A few baby monks (the little guys are my absolute favorite… so cutie!!) cloaked in orange robes walked along the rice path. We noticed their heads and eyebrows were missing, leaving only faint tan-lines where they used to be. I guess all monks have to shave their body hair once a month… and Buddha day was the day. People without eyebrows look so funny!! We made our way off the prairie and booked it back to town to pick up our laundry before catching the bus back south. Laundry service is around 40 baht per kilo and they usually iron and fold your clothes for this price. When packing, we noticed that all of our clothes were tagged with a little colored stitch of yarn (mine red, my friend’s green), probably to keep the owners separated while throwing everything into the same batch. Each pair of undies was even stitched and tied into a perfect little folded knot.

It must have rained a lot in Chiang Mai as the roads were completely full of water and traffic was crazy. We took a red truck taxi to our hostel on the south side of town (near the airport for easy departure tomorrow). He drove us to the wrong hostel on the wrong street at first, but in the process, we drove by a packed restaurant full of all local-looking people eating out of huge pots in the middle of their tables—Hot pot!! I’ve heard about hot pot for a while, but haven’t been able to find it until now, so thank god the driver accidentally took the wrong street so we’d see this place! Immediately after checking in, we walked back to the place and grabbed the only open seats in the house, outside in the open courtyard. It happened to be an “all you can eat” hot pot place, and three waiters had to try to explain everything to us since none of them spoke or understood English very well.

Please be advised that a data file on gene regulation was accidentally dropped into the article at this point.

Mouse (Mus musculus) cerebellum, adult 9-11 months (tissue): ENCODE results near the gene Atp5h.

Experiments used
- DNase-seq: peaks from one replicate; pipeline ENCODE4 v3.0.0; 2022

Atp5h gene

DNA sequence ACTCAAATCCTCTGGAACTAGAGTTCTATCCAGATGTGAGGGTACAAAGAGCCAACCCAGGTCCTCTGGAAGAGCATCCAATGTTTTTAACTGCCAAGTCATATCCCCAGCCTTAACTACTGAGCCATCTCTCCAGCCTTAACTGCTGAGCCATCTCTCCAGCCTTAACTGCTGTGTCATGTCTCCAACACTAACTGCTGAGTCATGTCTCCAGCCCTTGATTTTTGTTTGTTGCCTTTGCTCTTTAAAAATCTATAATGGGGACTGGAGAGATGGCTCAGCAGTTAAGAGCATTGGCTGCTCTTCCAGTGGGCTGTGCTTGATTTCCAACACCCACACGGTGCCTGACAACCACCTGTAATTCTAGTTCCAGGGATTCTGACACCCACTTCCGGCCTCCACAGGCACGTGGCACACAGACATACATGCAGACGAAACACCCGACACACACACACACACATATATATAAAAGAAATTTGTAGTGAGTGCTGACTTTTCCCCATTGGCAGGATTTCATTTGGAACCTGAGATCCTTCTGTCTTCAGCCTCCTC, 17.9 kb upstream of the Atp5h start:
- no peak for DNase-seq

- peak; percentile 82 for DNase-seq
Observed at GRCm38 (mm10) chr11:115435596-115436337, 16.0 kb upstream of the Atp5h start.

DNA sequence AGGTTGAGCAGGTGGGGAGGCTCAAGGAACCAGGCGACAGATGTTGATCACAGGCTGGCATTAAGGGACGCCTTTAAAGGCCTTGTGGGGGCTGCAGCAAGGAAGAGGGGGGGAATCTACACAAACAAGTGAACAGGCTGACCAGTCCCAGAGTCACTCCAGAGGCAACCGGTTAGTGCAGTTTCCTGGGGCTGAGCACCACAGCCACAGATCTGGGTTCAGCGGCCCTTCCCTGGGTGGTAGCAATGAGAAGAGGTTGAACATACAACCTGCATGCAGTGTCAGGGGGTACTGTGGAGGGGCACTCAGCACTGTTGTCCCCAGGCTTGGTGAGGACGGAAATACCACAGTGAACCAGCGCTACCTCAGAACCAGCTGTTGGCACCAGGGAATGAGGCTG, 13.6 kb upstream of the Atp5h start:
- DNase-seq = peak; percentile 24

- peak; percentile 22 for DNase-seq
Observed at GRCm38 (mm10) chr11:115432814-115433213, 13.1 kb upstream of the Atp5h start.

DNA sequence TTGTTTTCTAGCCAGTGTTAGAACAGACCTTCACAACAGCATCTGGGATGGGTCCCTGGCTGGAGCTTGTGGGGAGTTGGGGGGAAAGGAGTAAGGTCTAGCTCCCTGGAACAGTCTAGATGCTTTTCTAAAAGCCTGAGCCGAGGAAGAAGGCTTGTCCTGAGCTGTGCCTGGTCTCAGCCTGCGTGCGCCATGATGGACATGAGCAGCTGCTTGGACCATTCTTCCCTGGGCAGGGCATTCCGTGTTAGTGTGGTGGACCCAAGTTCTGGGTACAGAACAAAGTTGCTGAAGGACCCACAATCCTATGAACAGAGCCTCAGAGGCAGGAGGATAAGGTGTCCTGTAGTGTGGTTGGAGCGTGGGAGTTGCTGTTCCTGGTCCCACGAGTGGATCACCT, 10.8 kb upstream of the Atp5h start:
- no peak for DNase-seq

They placed a large partitioned pot to boil on a burner in front of us. One side contained a super salty/spicy brown broth and the other side contained a lemony herbal broth for us to cook with (I watched as the locals seemed to put seafood into the lemony one and other meats into the salty/spicy one). We loaded our baskets with fresh morning glory, full heads of bok choy, baby corns, long thin clusters of tiny mushrooms, other weird fungi families, and two types of glass noodles. There was all sorts of meats on the buffet, including fish and seafood, but we weren’t really feelin’ the fish. They brought us trays with ultra-thin specialty-cut meats to cook, and these were definitely the best. We copied locals as they took the thin cuts, whisked them in raw egg, and dropped them in the boiling broth.

The servers came around with two huge metal kettles, refilling the broth on each side of the pot. At one point, our broth kept spewing over (and it’s HOT) so the workers came and checked on us. They ladled the broth on both sides and sifted to the bottom to find incredible amounts of goo that the glass noodles had turned into. They all came over and started laughing at our mistake (who knew there was an art to hot-pot?!) as they fished out our gelatinous noodles. They thought is was absolutely hilarious as they kept cooing to other servers about our issue. It was definitely a “locals” spot, so I’m sure they’d never seen anyone not know how to hot-pot before! They were so sweet and gentle as they tried to help us, but they seemed to think it was the funniest thing they’d ever seen. I’m glad we could provide them with some good entertainment because MY GOD this was by far my favorite meal of the trip.


Alena Horowitz | Miss Potato